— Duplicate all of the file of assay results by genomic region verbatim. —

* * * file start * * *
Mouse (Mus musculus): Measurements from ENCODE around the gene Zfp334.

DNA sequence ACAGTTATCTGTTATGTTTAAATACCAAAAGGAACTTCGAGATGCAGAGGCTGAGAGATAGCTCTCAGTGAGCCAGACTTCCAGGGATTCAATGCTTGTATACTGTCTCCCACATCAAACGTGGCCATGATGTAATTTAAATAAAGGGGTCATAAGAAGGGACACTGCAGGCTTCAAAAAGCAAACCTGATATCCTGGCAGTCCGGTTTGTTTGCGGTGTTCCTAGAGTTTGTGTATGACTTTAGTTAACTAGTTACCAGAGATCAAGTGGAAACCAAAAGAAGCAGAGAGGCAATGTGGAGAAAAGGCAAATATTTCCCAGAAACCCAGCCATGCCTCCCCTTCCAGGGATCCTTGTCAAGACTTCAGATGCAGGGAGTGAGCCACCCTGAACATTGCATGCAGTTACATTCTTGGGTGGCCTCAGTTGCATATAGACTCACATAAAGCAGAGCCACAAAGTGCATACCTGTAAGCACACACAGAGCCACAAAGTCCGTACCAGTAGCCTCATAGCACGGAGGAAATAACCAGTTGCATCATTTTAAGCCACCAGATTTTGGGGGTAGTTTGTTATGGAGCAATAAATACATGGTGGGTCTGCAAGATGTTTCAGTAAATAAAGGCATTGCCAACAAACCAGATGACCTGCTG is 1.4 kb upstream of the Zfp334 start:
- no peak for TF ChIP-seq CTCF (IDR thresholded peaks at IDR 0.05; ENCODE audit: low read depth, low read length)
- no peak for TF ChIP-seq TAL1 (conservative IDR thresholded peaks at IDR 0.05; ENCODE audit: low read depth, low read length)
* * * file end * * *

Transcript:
Mouse (Mus musculus): Measurements from ENCODE around the gene Zfp334.

DNA sequence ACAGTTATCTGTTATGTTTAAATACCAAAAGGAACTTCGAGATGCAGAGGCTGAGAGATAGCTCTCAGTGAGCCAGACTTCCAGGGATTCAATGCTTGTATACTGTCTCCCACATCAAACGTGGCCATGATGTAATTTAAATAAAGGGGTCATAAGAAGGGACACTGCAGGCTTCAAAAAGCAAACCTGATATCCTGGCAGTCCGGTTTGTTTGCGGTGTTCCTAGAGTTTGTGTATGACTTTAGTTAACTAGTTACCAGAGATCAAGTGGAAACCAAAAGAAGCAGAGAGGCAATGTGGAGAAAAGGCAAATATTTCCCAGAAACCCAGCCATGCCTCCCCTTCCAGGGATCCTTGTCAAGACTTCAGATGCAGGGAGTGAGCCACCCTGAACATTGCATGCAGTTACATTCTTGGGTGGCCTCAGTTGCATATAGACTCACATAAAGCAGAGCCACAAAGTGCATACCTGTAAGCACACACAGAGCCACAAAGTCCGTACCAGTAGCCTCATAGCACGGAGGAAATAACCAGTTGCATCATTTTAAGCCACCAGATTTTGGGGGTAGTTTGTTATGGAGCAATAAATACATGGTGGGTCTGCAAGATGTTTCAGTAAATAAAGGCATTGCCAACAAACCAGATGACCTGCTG is 1.4 kb upstream of the Zfp334 start:
- no peak for TF ChIP-seq CTCF (IDR thresholded peaks at IDR 0.05; ENCODE audit: low read depth, low read length)
- no peak for TF ChIP-seq TAL1 (conservative IDR thresholded peaks at IDR 0.05; ENCODE audit: low read depth, low read length)